The timetables available from the 'Link' below
on this page will be a pdf which you can just browse,
or download to your computer if you wish.
The 'links' within the page are active, so you
can click on them to access the chosen website.
When you click the'Link' below it will open in a separate
'LOCAL Steam Tours 2018' timetable pdf click here.
Tony's guide to Steam Railway Photography 2018
Pdf will open in a separate window click
Please scroll down to 3
for a mini tutorial on internet sites, written up by Tony.
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We have two main sources of information about upcoming steam-hauled
1. UK Steam Info –
this is an independent web-site which collates information provided by steam
tour operators into one annual database listing what trains will be running
on what dates, with other useful information like route indications, loco(s)
involved, and importantly for them the name of the operators, with a link
to their web-sites for making bookings (which is why they cooperate with the
endeavour). I produce a quarterly extract of local services for this web-site
but it is much better to access the info directly due to its volatility.
Nearer to the date of departure UK Steam Info also provides a Timing Sheet
for each train providing route details and planned arrival/departure/passing
times. Note the emphasis on planned – as we all know plans often go
2. Realtime Trains (RTT) – this is also an independent enterprise which
feeds off the data Network Rail is obliged to make available to other companies
providing data services. The scope is much wider than just steam railway specials,
covering virtually every train, passenger or freight, which is due to run
on the national network. The feeds of data include the Working Timetable (WTT)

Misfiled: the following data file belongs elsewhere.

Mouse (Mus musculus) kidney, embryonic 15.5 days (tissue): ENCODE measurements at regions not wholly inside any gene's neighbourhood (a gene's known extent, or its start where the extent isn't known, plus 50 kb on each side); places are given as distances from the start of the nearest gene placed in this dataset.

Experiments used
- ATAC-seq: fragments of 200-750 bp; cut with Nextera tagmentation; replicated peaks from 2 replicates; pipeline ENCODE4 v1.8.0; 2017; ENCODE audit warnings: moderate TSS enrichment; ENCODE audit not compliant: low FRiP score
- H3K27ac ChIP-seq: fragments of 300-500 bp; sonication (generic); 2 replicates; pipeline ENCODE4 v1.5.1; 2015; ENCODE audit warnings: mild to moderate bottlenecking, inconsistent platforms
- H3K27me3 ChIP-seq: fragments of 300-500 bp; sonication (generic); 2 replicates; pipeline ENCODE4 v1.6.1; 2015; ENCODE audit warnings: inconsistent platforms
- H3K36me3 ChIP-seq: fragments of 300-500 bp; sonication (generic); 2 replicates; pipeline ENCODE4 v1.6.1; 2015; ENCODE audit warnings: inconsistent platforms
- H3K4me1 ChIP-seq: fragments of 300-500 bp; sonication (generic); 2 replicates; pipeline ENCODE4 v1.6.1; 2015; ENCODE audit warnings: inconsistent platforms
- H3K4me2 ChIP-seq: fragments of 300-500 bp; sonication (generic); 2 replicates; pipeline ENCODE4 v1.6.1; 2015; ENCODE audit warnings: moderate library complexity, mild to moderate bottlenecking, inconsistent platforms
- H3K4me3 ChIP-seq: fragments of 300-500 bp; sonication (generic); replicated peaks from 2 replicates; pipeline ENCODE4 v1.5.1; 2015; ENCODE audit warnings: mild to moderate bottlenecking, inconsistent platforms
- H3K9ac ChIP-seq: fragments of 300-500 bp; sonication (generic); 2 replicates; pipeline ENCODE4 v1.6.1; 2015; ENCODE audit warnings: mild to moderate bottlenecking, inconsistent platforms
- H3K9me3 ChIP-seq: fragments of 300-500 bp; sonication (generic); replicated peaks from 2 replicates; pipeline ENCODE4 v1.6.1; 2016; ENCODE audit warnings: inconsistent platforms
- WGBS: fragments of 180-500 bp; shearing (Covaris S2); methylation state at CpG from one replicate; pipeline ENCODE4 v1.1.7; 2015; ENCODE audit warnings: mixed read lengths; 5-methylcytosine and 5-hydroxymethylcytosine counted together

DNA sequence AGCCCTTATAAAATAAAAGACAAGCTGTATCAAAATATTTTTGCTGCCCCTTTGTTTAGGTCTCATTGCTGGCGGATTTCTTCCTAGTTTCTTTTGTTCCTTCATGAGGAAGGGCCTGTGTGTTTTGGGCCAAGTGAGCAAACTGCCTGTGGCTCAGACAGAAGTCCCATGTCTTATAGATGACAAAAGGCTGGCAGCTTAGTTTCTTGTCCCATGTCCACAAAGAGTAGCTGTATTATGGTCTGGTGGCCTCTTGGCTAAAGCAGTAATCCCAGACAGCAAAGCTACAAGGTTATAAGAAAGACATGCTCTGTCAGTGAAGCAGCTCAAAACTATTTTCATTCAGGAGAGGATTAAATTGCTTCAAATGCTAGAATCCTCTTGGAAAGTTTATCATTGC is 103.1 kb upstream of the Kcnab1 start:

– the master plan for the network – and planned variations (VAR)
thereof due to engineering work, bank holidays etc. For our purposes though
(and for any savvy train-spotter) the feeds also provide information about
the ‘on the day’ operation of the planned services, including
the actual times of passing the various waypoints on the route of the train,
so that you can check where the train is at any point during its journey.
In practice the Timing Sheet from the first source usually contains a link
to the relevant data in RTT, although it is possible to get to what you want
directly from the search facilities in RTT.
Realtime Trains (RTT) – our reference source UK Steam Information hopes
to provide us in advance with a Timing Sheet indicating the route to be taken
by a steam special, and passing times for places on the itinerary. When known,
their Timing Sheets also contain links to the equivalent pages in RTT, which
sources its data directly from Network Rail (NR) public feeds. These links
can be used to check the plan in advance, or on-the-day to chart the progress
of a steam special, since the plan being used is updated with the actual passing
times received from NR’s signalling systems.
If the links are NOT available from UK Steam Info, you can look into RTT directly
using the link RTT
Advanced Search for Short Term Plan trains – the options set by
the link retrieve all ‘specials’ (STP) going through Newbury on
2nd Feb 2107 (the day of writing this). In practice you will be looking for
a train on a future date, so enter that date on the form and resubmit. You
are now looking for an entry which is going from and to the start and end
points of the steam excursion. The link you need is found in the ID column
and usually takes the data format of 1Zxx – like the headcodes that
steam special used to carry in steam days. “Newbury” should find
any steam trains expected on our line – don’t use “Hungerford”
since we are not guaranteed to appear on an itinerary explicitly. For trains
across the vale of White Horse use “Uffington” and “Andover”
for the Salisbury line.
Open Train Times (OTT) - for on-the-day progress we now have another option
in the form of a railway ‘radar’. OTT
- Live Track Diagrams gives us access to signaller’s diagrams of
selected parts of the railway network, showing track occupancy for each section
in the form of a train identifier entered in a rectangular box. You can see
the progress of your 1Zxx steam special by finding its code in one of the
rectangles, hopefully at about the expected time (!), and watching as the
code progresses along the track, hopefully towards where you are waiting.
OTT updates itself as the data is received from the railway signals, unlike
RTT which has to be refreshed by the user. The Maps page gives a list of which
areas are covered – our line is at the top of the list (the first one
charted?) but it can also be accessed directly from OTT
- Berks & Hants and the line across the Vale by OTT
- GWR mainline Didcot-Swindon. So no excuse for missing a train which
is running early or for waiting around trackside for a train which did not
run, or went by a different route!